Trade Secrets: What Makes An Effective Business Card


An Effective Business Card – two little words that can strike fear into the hearts of those not exactly sure what they’re doing.

Just as the right business card design can win the hearts and minds of new contacts in an instant, get it wrong and you’ll effectively be handing out a huge business turn-off.

And of course, the fact that each and every business in each and every sector demands a slightly different take on things doesn’t make life easier for the first-time business card design protégé.

The good news however is that no matter what area of business you happen to be in, there are certain tips and trade secrets that can help make all the difference in the world.

The following examples of how to make an effective business card are perhaps the most important of all:

Less Can Be More.

There’s something that comes across as supremely confident about a business card with little more than the owner’s name and contact details on it. It’s a bit like saying ‘This is who I am, you should know the rest’ rather than having to sell yourself and communicate your life story. So, rather than trying to fill every square-millimetre with random information, don’t ever forget the power of understatement.

Know Your Intent.

Your business card could do one of many things. It could be designed to expand your base of contacts for pure networking purposes, perhaps you’d like your email database to see a few new names added or maybe you’re trying to market the brand you work for, rather than yourself. These and various other purposes all demand a very different type of business card – you really cannot expect to achieve what you’re aiming for without first establishing and outlining your intent.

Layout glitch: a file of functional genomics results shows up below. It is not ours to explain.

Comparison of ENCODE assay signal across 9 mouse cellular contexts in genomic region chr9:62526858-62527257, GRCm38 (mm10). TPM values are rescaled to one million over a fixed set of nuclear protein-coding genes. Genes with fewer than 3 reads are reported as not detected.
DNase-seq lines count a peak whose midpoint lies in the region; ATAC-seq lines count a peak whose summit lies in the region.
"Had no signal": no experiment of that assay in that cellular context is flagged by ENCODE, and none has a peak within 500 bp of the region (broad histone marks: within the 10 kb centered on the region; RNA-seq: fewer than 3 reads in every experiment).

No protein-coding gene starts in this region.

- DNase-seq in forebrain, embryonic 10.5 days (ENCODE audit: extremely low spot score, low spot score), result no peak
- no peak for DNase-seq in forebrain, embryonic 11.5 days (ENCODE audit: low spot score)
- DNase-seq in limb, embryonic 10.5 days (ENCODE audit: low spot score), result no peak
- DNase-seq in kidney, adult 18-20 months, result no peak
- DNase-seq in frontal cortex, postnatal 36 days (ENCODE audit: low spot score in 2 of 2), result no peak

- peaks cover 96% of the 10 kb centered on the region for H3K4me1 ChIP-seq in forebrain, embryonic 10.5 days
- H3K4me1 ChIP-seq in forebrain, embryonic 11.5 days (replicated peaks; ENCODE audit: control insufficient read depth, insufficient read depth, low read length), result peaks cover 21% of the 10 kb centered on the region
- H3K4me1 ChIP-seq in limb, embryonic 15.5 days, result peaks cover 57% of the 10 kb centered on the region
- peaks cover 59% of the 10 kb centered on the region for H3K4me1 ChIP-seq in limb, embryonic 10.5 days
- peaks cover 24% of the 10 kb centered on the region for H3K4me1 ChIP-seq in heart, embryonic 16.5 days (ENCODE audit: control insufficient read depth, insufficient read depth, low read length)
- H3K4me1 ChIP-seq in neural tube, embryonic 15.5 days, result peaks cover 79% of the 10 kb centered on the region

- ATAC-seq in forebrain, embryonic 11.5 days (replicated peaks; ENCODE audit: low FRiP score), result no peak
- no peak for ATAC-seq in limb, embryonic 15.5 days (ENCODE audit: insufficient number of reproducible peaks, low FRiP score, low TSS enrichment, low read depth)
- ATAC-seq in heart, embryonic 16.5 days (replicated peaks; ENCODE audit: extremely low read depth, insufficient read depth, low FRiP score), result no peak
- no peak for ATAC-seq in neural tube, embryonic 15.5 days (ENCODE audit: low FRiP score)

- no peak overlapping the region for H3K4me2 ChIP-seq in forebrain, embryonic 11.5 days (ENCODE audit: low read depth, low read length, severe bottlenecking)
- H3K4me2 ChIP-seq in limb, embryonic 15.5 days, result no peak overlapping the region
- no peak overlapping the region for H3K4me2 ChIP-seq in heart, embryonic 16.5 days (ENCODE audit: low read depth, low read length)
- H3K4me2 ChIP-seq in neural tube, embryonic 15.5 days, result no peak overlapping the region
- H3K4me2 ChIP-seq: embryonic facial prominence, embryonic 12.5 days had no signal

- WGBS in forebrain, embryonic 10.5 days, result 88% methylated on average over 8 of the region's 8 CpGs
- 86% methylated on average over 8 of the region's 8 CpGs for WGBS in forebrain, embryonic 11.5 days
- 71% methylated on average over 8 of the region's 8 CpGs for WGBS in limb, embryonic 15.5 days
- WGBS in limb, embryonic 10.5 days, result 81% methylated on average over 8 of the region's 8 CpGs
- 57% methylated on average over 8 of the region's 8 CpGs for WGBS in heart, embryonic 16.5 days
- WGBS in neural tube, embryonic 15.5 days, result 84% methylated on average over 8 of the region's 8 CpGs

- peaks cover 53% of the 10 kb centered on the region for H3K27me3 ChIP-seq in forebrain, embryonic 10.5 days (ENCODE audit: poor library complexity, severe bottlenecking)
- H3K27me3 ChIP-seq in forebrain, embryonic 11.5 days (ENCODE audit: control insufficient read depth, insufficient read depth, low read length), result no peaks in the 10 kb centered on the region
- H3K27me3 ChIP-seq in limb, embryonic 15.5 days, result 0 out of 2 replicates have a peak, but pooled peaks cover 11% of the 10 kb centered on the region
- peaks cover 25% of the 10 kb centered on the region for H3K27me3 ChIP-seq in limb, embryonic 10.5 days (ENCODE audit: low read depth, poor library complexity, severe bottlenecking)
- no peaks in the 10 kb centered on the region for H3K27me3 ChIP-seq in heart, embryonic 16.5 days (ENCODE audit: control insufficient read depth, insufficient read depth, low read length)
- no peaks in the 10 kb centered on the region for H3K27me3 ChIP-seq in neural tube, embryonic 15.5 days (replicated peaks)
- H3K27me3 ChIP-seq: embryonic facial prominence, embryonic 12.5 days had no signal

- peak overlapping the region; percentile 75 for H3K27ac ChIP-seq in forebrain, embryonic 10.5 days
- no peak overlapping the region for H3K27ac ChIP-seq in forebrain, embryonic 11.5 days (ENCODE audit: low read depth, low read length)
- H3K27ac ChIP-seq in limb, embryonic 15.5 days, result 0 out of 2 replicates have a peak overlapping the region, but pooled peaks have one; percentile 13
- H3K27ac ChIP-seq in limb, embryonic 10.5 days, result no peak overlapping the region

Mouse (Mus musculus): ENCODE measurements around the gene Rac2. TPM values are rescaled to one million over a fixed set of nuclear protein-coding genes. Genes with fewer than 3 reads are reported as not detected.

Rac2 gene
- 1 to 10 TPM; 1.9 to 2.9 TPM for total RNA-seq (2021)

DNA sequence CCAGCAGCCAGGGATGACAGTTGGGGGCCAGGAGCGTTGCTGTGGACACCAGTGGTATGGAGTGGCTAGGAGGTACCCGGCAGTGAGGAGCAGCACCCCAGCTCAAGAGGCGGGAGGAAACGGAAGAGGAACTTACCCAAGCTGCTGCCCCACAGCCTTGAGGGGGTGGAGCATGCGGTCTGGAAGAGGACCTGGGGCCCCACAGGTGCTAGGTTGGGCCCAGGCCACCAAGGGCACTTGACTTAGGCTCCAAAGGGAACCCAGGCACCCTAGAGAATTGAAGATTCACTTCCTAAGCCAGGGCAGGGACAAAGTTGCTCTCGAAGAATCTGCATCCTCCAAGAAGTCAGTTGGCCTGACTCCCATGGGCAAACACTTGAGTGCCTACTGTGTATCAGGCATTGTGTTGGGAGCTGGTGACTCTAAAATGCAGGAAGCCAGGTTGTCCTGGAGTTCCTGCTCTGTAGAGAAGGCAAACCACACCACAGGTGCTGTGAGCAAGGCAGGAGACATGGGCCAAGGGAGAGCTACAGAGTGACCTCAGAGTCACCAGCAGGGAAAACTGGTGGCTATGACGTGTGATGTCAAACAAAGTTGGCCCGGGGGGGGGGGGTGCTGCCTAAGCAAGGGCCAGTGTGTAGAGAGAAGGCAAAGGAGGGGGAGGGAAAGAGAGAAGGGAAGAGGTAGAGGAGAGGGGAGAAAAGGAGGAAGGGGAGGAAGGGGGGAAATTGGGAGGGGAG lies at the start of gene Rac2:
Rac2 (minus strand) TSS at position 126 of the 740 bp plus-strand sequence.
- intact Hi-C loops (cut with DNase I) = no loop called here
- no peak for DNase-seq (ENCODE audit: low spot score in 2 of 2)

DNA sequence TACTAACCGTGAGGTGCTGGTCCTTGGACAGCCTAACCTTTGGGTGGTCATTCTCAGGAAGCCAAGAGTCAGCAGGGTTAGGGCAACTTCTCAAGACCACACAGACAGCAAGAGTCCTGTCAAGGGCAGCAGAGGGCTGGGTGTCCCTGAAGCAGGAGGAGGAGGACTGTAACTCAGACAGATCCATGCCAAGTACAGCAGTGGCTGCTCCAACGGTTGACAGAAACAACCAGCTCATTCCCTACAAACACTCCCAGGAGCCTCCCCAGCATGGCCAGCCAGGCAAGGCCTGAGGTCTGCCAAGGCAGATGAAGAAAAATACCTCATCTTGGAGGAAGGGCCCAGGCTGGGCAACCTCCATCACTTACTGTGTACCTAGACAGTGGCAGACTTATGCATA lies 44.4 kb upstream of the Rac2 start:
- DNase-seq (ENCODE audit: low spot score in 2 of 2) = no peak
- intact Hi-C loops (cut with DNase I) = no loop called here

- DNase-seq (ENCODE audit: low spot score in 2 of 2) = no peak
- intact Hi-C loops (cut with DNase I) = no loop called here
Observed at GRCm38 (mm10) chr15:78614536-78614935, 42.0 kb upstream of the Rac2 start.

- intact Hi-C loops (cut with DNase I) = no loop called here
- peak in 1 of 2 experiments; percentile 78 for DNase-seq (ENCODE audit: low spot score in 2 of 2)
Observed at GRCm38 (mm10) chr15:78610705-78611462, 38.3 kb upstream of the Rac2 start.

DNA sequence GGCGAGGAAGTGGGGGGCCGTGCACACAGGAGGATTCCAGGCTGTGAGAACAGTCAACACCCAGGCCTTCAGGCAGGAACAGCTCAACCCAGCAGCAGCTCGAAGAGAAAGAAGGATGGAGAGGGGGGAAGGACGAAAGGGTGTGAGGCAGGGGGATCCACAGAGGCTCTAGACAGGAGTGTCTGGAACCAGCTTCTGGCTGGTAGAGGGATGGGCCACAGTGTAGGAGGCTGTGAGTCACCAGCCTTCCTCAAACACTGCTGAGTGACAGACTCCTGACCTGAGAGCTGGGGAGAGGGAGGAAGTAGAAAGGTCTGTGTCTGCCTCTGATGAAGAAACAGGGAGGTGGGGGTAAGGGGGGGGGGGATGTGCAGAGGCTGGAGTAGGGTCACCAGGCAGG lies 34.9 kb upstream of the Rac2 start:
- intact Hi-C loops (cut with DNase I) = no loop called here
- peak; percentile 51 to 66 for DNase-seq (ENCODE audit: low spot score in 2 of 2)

Full Contact Information.

As a general rule of thumb, the more contact information you include on your business card, the more professional you come across. The reason being that if you have two office numbers, a mobile number, a business email address and more, it gives the impression that you deal with a huge influx of inbound communications on a regular basis and are therefore in high demand.

Size Matters.

It’s common to come up with a business card design that stands out from the crowd by being a different shape or size than the norm – something which on-paper at least is high-impact. Sadly, stray from the norm and your card might not fit on the wallet, card holder or indexation sleeves of those you’re giving it out to – it will however fit very neatly in the bin.

Back or No Back?

Whether or not you use the back of the card depends very much on your intent. Compare two cards side by side – one printed only on the front and the other on both sides – and chances are you’ll immediately note that the latter of the two looks and feels more like a conventional marketing tool. Double-sided use makes a card look more like a flyer or leaflet, which is of course just the ticket if this is your intent but might not be suitable in other instances.

Paper Quality.

Last but not least, nothing screams professionalism better than a business card printed on the most sublime-quality paper that does not wear, warp and fray in no time at all. By contrast, use poor quality paper and it really won’t matter what’s printed on the card as it won’t be taken seriously anyway.